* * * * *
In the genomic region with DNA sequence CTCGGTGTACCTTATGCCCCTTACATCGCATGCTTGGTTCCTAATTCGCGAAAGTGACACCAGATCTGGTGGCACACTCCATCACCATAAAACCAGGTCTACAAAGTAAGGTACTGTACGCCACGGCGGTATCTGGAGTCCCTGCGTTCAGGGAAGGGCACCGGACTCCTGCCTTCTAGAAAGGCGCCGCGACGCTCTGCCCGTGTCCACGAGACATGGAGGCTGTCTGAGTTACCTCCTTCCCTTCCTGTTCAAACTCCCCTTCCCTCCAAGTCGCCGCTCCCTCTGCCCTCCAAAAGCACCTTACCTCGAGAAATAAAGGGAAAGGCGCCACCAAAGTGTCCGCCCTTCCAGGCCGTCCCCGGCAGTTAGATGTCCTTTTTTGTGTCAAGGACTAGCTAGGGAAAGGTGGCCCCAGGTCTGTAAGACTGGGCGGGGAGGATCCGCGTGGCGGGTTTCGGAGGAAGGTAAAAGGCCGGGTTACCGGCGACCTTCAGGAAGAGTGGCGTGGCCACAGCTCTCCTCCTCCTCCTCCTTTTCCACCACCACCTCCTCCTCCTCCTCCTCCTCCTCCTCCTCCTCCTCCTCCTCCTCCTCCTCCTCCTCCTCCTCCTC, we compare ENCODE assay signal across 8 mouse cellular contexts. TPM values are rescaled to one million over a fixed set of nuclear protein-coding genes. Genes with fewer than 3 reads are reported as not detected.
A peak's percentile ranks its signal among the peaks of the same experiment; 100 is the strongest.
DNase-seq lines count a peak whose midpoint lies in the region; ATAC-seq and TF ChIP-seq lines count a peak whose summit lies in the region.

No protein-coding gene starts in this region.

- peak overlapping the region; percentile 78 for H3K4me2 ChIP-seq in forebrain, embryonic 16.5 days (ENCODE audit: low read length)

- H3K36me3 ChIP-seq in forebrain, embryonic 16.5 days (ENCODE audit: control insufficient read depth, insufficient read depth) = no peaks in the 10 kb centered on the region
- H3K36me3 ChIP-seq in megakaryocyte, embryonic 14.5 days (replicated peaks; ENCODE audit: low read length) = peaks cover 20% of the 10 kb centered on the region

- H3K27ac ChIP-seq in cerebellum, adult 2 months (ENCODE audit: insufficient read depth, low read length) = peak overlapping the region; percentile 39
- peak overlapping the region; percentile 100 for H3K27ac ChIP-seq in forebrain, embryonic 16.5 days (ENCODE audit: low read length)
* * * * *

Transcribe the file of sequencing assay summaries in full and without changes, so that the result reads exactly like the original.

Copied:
In the genomic region with DNA sequence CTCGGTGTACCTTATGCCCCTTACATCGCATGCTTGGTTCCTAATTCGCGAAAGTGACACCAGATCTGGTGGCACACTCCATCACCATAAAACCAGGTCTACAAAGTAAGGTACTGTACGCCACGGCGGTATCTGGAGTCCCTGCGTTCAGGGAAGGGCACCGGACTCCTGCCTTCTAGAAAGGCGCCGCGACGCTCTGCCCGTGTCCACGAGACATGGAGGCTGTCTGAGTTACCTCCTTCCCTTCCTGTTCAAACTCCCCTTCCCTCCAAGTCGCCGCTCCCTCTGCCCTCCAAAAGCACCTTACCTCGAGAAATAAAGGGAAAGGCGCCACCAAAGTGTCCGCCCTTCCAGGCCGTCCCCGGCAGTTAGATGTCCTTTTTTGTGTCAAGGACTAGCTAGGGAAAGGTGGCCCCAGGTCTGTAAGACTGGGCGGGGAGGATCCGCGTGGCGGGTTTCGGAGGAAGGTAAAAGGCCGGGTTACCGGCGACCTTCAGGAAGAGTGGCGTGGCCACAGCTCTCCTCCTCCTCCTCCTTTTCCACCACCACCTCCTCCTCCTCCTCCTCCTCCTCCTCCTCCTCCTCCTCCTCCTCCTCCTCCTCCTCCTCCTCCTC, we compare ENCODE assay signal across 8 mouse cellular contexts. TPM values are rescaled to one million over a fixed set of nuclear protein-coding genes. Genes with fewer than 3 reads are reported as not detected.
A peak's percentile ranks its signal among the peaks of the same experiment; 100 is the strongest.
DNase-seq lines count a peak whose midpoint lies in the region; ATAC-seq and TF ChIP-seq lines count a peak whose summit lies in the region.

No protein-coding gene starts in this region.

- peak overlapping the region; percentile 78 for H3K4me2 ChIP-seq in forebrain, embryonic 16.5 days (ENCODE audit: low read length)

- H3K36me3 ChIP-seq in forebrain, embryonic 16.5 days (ENCODE audit: control insufficient read depth, insufficient read depth) = no peaks in the 10 kb centered on the region
- H3K36me3 ChIP-seq in megakaryocyte, embryonic 14.5 days (replicated peaks; ENCODE audit: low read length) = peaks cover 20% of the 10 kb centered on the region

- H3K27ac ChIP-seq in cerebellum, adult 2 months (ENCODE audit: insufficient read depth, low read length) = peak overlapping the region; percentile 39
- peak overlapping the region; percentile 100 for H3K27ac ChIP-seq in forebrain, embryonic 16.5 days (ENCODE audit: low read length)